- Everyone can experience psychological trauma, many people have.
- Trauma can be thought of as how an individual or group is impacted by distressing events or circumstances.
- Research on trauma and trauma treatments has expanded over the last few years – we are learning a lot, treatment is available, and there is still much more to learn about how to help people heal.
As “therapy-speak” enters mainstream conversations, social media platforms, news articles, and more, it is important to stay aware and be curious about the complex meanings and impact of our words. One such word is Trauma. Perhaps someone has apologized to you recently for “trauma dumping”; maybe someone has casually remarked “after that, we are all trauma-bonded.” What does the word trauma really mean, and what implications does its casual foray into mainstream conversation have for the mental health field?
This blog post will seek to answer the first – and fairly complex – question: what does trauma really mean?
The etymology (history of language) of “trauma” can be traced back to the Greek traumatikos, which is translated to “pertaining to a wound.” Importantly, trauma is not a synonym for “wound,” but rather in relation to a wound. In other words, trauma can be thought of as how an individual or group is impacted by and responds to distressing events or circumstances.
There is no conclusive list of what counts as trauma. Individual trauma results from an event, a series of events or a set of circumstances that are distressing to the body and/or mind. Groups can experience trauma – for example, intergenerational trauma or racism or transphobia – wherein there might not be one specific event or circumstance, but rather a structural force or a collective memory from which the trauma is derived. What is traumatic for one person may not always be traumatic for another. Trauma deals with difficult situations that “feel unmanageable.”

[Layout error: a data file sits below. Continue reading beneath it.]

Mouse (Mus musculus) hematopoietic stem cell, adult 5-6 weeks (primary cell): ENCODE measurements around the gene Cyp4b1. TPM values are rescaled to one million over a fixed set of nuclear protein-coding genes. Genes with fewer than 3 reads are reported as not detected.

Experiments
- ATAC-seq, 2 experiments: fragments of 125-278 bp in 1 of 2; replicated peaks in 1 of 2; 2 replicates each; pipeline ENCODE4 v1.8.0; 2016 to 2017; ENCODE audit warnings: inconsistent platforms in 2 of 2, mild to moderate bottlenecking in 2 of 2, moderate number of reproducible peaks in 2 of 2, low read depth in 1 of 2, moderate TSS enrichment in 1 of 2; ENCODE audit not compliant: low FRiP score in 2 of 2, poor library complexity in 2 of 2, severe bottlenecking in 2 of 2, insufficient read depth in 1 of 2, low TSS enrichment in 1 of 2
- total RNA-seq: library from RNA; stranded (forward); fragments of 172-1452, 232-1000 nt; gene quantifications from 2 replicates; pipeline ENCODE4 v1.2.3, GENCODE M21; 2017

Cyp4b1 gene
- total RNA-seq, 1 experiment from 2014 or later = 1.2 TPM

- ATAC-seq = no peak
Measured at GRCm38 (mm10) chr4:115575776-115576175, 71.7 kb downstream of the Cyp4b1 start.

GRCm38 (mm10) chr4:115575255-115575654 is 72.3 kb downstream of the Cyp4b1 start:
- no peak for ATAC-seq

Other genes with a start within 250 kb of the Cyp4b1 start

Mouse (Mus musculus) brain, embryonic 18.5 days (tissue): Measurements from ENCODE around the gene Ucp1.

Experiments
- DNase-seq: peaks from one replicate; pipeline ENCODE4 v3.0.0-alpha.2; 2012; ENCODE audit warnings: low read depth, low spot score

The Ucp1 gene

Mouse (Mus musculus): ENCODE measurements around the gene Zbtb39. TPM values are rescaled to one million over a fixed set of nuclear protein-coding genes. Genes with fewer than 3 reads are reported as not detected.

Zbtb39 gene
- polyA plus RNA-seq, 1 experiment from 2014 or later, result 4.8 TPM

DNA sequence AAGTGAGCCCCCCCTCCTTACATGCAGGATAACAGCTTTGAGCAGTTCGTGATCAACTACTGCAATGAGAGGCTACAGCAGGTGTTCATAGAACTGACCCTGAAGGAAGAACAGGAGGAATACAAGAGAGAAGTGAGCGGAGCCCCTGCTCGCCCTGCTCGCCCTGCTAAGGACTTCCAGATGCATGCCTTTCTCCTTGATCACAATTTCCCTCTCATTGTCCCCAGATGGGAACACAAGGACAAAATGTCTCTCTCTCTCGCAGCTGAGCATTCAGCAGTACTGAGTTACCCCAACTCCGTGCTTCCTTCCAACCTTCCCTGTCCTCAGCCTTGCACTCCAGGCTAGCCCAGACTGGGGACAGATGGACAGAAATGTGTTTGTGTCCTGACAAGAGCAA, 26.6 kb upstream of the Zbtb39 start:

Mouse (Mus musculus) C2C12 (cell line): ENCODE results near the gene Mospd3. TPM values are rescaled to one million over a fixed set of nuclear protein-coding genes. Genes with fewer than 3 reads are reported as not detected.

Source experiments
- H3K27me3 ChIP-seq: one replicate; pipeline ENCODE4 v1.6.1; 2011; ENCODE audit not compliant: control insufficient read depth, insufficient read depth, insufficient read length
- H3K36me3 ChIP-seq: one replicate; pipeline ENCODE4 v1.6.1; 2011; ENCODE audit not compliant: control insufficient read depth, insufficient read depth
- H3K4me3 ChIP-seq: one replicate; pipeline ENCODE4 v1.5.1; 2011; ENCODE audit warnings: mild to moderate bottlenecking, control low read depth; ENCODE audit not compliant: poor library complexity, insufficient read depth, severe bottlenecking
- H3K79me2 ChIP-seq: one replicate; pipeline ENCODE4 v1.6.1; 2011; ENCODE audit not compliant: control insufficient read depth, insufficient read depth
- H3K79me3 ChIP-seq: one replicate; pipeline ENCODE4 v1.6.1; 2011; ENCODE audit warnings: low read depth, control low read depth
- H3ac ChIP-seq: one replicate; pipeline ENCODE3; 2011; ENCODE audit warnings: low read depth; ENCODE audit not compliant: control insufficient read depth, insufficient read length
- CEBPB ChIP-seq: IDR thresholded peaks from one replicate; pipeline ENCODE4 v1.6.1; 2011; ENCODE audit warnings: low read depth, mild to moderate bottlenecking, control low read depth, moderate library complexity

Everyone can experience psychological trauma. But not everyone deals with trauma in the same way. While there is a clinical diagnosis for those who are living with trauma – Post-Traumatic Stress Disorder or PTSD – a clinical diagnosis is not required in order for trauma to be real or validated.
There is no pill or miracle treatment for trauma, but there are many dedicated researchers who are working to uncover innovative pathways for healing. Mindfulness and somatic therapies are commonly known evidence-based approaches to trauma work, and therapeutic usages for Ketamine and Psilocybin are also being researched and put into practice for those struggling with PTSD.
Having trauma does not mean that you are broken. It means that you have experienced distress in your lifetime and are still working to process and integrate your memory in a meaningful and empowered way.
Many therapists have an interest in helping people who have experienced trauma. Therapeutic relationships can be another way to make sense of the difficult traumatic events and work towards improving how one understands and deals with them.